This is a very common symptom for which there are a wide variety of causes. In general the problem results either from an over production of tears or reduced drainage of tears.
Causes of overproduction of tears
- Wind, smoke, fumes superficial foreign bodies
- Infections, allergic reactions
- “Dry” eyes
In effect, anything which irritates the eye such as a foreign body or a scratch to the ocular surface will result in epiphora. The watering is a protective mechanism to help clear debris away from the eye. Watering also occurs in emotive states or as a response to bright lights-even daylight. The most common cause of tear over-production is blepharitis; a condition in which there is an accumulation of debris along the lid margins with resultant inflammation and irritation. This can be treated with regular lid margin cleansing and may require courses of topical or oral antibiotics.
Tears are formed by the lacrimal gland, which lies beneath the outer part of the upper lid and by cells in the conjunctival surface of the eye-see diag.
Watering may occur at any age and results from a gradual narrowing of the upper end of the nasolacrimal duct, generally from chronic inflammation. Syringing the tear ducts may give temporary relief, but this is mainly used to aid diagnosis. Further tests like an X ray Dacryocystogram or dacryoscintillogram is often necessary to determine the nature of the obstruction.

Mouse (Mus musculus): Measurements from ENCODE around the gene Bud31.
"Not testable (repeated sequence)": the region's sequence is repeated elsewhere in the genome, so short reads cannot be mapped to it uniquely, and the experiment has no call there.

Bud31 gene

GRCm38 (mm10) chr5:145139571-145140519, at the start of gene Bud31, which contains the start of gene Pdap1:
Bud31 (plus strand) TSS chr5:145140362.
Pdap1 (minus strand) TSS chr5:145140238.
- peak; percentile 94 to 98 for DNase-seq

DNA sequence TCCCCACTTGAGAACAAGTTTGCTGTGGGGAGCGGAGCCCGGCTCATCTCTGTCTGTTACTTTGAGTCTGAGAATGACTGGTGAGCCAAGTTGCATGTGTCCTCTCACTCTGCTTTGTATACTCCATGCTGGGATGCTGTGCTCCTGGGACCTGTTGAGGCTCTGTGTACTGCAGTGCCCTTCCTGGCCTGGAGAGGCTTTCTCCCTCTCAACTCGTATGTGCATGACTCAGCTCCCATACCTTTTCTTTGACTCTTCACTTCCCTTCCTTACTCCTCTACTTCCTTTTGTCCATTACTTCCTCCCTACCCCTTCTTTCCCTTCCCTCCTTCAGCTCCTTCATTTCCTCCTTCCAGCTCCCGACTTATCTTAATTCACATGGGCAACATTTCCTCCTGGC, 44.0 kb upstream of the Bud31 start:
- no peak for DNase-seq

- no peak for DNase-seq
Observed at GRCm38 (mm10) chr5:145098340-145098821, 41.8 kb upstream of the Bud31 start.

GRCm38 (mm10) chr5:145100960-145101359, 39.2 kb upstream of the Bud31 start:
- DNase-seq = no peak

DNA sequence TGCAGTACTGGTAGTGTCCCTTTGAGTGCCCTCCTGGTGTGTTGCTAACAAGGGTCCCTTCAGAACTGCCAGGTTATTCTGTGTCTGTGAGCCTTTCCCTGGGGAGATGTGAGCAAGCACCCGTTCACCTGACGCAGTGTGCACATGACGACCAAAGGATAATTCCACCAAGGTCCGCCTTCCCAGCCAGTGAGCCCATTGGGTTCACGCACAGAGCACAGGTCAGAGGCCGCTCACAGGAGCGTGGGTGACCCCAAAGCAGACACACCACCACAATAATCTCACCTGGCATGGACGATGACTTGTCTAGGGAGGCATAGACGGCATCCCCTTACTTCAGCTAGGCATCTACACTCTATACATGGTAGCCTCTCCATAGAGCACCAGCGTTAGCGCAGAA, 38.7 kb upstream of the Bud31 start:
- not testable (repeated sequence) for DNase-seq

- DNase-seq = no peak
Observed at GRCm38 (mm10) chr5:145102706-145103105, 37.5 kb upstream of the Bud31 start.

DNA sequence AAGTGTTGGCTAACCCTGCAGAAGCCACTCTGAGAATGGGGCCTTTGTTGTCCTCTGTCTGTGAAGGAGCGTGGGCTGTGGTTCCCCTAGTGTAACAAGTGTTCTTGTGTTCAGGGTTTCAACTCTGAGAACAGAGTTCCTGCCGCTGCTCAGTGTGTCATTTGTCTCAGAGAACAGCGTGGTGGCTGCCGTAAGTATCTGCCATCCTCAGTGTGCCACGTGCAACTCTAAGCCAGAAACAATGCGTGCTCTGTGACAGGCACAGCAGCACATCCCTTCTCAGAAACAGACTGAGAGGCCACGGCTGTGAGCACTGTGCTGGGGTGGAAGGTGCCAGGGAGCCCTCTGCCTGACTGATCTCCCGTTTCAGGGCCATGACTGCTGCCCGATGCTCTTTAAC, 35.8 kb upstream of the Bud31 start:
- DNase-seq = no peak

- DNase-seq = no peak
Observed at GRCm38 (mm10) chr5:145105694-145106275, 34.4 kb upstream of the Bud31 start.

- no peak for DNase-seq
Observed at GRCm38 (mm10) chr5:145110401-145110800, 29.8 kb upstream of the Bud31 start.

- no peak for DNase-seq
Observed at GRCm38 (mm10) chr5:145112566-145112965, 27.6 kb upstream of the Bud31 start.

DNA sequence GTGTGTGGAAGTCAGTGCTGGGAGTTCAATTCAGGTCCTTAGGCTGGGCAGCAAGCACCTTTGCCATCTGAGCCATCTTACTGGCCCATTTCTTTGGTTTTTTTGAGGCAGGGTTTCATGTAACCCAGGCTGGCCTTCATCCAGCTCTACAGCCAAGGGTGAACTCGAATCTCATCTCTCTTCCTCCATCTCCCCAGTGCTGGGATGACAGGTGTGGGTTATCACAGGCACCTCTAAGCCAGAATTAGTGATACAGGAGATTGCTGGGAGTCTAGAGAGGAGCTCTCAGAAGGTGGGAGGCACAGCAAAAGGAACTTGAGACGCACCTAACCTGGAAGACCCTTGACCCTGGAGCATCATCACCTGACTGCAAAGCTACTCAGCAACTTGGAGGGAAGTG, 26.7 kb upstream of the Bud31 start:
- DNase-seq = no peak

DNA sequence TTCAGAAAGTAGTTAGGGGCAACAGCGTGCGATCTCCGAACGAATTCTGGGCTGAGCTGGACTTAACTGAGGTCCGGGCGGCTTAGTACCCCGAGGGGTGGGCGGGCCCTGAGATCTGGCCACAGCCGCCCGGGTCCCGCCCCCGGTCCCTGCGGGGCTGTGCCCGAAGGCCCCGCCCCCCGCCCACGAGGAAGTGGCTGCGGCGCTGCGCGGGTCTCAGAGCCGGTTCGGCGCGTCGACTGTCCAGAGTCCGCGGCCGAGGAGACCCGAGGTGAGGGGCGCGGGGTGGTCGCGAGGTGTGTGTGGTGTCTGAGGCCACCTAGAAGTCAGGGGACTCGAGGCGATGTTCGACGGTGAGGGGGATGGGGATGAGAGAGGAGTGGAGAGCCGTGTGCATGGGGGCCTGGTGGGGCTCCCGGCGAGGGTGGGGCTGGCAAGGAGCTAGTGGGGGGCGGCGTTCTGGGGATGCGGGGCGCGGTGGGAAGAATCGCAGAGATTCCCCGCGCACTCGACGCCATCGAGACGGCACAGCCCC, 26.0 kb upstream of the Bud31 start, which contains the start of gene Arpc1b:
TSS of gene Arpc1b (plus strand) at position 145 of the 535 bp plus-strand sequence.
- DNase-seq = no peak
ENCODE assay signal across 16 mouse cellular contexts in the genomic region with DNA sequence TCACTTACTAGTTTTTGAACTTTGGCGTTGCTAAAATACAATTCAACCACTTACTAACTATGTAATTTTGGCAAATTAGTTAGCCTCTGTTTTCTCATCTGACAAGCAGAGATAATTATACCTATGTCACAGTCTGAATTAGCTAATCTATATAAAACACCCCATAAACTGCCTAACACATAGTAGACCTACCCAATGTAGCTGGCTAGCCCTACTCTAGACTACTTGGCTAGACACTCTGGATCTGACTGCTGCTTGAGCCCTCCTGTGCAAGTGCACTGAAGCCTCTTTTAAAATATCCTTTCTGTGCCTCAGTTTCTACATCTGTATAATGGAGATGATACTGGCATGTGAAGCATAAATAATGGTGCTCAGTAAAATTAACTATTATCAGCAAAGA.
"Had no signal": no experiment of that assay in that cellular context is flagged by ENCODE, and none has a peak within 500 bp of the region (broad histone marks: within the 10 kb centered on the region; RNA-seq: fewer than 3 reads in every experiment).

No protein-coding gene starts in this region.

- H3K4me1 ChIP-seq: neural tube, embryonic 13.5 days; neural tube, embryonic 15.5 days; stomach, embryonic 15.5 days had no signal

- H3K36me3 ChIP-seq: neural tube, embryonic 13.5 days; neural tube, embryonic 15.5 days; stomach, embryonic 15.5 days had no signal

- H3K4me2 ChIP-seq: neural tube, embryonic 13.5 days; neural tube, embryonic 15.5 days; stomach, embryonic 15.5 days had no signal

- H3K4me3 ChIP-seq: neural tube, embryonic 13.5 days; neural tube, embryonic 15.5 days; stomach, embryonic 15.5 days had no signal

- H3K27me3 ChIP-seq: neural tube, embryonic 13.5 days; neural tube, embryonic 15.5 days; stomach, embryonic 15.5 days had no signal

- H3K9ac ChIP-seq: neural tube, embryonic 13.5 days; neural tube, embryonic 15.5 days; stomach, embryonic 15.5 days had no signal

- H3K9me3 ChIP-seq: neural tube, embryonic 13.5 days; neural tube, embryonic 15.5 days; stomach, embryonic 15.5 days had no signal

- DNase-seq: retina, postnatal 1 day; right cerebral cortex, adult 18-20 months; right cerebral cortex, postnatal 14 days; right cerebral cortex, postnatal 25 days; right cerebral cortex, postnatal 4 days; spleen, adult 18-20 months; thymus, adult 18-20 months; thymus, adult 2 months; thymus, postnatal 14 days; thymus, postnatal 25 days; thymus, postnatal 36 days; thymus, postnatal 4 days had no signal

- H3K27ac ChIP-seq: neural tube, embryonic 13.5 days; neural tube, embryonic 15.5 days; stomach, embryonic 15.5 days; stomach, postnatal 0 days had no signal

As with children, the lacrimal duct can be probed in adults. However, in addition, small tubular stents may be inserted in an intubation procedure to keep the system patent. These may be left in position for several months before being easily removed in out patients. This is successful in 70% of cases.
Balloon catheter dilatation.
Here a catheter is passed into the duct and dilated widely. Often tubes are inserted as above to keep the system patent.
This is successful in 70% of cases.
DCR is carried out under general anaesthetic. The operation involves creation of an alternate channel for drainage of tears between the tear sac and nose, bypassing the blocked duct. At times, a silicone tube may be placed in the newly created passage to ensure its patency till it heals which may take 6-9 weeks. This tube is subsequently removed. This technique can also be performed through the nose by ENT surgeons.
This is successful in 75% of cases. Occasionally, the exact cause cannot be determined. In such cases, the patient may have to learn to live with the problem